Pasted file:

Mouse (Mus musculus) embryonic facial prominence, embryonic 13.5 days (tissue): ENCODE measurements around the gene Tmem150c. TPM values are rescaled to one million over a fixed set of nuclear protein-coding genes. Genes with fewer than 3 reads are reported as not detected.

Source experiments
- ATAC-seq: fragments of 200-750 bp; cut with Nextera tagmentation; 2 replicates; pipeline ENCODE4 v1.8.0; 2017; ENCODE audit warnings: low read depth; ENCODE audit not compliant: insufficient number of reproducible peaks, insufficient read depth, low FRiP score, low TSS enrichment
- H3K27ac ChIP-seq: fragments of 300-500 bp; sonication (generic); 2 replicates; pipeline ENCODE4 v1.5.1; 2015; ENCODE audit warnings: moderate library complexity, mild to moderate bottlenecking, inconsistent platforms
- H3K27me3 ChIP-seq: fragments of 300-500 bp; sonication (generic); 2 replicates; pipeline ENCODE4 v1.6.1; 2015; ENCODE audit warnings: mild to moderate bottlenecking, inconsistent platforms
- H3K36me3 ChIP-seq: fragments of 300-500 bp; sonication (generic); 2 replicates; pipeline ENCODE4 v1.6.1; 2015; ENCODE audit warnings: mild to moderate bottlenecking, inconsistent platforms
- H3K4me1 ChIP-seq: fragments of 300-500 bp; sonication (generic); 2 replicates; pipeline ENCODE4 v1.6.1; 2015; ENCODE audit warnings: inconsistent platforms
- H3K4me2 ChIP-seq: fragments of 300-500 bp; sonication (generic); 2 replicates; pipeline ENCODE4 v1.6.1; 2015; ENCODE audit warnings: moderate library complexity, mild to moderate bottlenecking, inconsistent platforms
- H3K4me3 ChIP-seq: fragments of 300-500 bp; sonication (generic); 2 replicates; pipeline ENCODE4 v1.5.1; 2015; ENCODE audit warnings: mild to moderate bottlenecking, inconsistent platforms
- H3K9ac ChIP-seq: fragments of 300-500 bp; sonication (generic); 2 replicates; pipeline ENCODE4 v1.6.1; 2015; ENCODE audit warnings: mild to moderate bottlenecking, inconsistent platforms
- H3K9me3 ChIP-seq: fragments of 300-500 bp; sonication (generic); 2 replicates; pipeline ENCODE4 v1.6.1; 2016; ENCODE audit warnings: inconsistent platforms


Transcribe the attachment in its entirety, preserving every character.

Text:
Mouse (Mus musculus) embryonic facial prominence, embryonic 13.5 days (tissue): ENCODE measurements around the gene Tmem150c. TPM values are rescaled to one million over a fixed set of nuclear protein-coding genes. Genes with fewer than 3 reads are reported as not detected.

Source experiments
- ATAC-seq: fragments of 200-750 bp; cut with Nextera tagmentation; 2 replicates; pipeline ENCODE4 v1.8.0; 2017; ENCODE audit warnings: low read depth; ENCODE audit not compliant: insufficient number of reproducible peaks, insufficient read depth, low FRiP score, low TSS enrichment
- H3K27ac ChIP-seq: fragments of 300-500 bp; sonication (generic); 2 replicates; pipeline ENCODE4 v1.5.1; 2015; ENCODE audit warnings: moderate library complexity, mild to moderate bottlenecking, inconsistent platforms
- H3K27me3 ChIP-seq: fragments of 300-500 bp; sonication (generic); 2 replicates; pipeline ENCODE4 v1.6.1; 2015; ENCODE audit warnings: mild to moderate bottlenecking, inconsistent platforms
- H3K36me3 ChIP-seq: fragments of 300-500 bp; sonication (generic); 2 replicates; pipeline ENCODE4 v1.6.1; 2015; ENCODE audit warnings: mild to moderate bottlenecking, inconsistent platforms
- H3K4me1 ChIP-seq: fragments of 300-500 bp; sonication (generic); 2 replicates; pipeline ENCODE4 v1.6.1; 2015; ENCODE audit warnings: inconsistent platforms
- H3K4me2 ChIP-seq: fragments of 300-500 bp; sonication (generic); 2 replicates; pipeline ENCODE4 v1.6.1; 2015; ENCODE audit warnings: moderate library complexity, mild to moderate bottlenecking, inconsistent platforms
- H3K4me3 ChIP-seq: fragments of 300-500 bp; sonication (generic); 2 replicates; pipeline ENCODE4 v1.5.1; 2015; ENCODE audit warnings: mild to moderate bottlenecking, inconsistent platforms
- H3K9ac ChIP-seq: fragments of 300-500 bp; sonication (generic); 2 replicates; pipeline ENCODE4 v1.6.1; 2015; ENCODE audit warnings: mild to moderate bottlenecking, inconsistent platforms
- H3K9me3 ChIP-seq: fragments of 300-500 bp; sonication (generic); 2 replicates; pipeline ENCODE4 v1.6.1; 2016; ENCODE audit warnings: inconsistent platforms